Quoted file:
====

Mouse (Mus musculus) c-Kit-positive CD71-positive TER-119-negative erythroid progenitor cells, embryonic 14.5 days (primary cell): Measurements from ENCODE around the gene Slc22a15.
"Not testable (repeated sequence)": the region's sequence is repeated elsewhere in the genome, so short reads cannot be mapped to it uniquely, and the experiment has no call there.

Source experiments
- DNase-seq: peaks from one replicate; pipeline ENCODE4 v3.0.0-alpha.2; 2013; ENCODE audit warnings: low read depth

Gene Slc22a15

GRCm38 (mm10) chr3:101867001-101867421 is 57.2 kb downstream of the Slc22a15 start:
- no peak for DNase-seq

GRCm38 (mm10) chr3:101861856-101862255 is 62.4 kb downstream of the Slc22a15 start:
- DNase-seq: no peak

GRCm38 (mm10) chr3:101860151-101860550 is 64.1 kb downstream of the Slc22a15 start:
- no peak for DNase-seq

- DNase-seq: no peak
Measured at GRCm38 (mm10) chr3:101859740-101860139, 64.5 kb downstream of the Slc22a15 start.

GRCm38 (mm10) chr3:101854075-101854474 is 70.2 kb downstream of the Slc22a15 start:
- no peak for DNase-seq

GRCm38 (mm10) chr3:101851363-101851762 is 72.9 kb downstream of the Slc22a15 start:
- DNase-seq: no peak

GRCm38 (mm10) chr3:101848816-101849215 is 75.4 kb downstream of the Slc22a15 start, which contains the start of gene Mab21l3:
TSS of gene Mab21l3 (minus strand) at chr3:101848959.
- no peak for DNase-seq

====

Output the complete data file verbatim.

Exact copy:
Mouse (Mus musculus) c-Kit-positive CD71-positive TER-119-negative erythroid progenitor cells, embryonic 14.5 days (primary cell): Measurements from ENCODE around the gene Slc22a15.
"Not testable (repeated sequence)": the region's sequence is repeated elsewhere in the genome, so short reads cannot be mapped to it uniquely, and the experiment has no call there.

Source experiments
- DNase-seq: peaks from one replicate; pipeline ENCODE4 v3.0.0-alpha.2; 2013; ENCODE audit warnings: low read depth

Gene Slc22a15

GRCm38 (mm10) chr3:101867001-101867421 is 57.2 kb downstream of the Slc22a15 start:
- no peak for DNase-seq

GRCm38 (mm10) chr3:101861856-101862255 is 62.4 kb downstream of the Slc22a15 start:
- DNase-seq: no peak

GRCm38 (mm10) chr3:101860151-101860550 is 64.1 kb downstream of the Slc22a15 start:
- no peak for DNase-seq

- DNase-seq: no peak
Measured at GRCm38 (mm10) chr3:101859740-101860139, 64.5 kb downstream of the Slc22a15 start.

GRCm38 (mm10) chr3:101854075-101854474 is 70.2 kb downstream of the Slc22a15 start:
- no peak for DNase-seq

GRCm38 (mm10) chr3:101851363-101851762 is 72.9 kb downstream of the Slc22a15 start:
- DNase-seq: no peak

GRCm38 (mm10) chr3:101848816-101849215 is 75.4 kb downstream of the Slc22a15 start, which contains the start of gene Mab21l3:
TSS of gene Mab21l3 (minus strand) at chr3:101848959.
- no peak for DNase-seq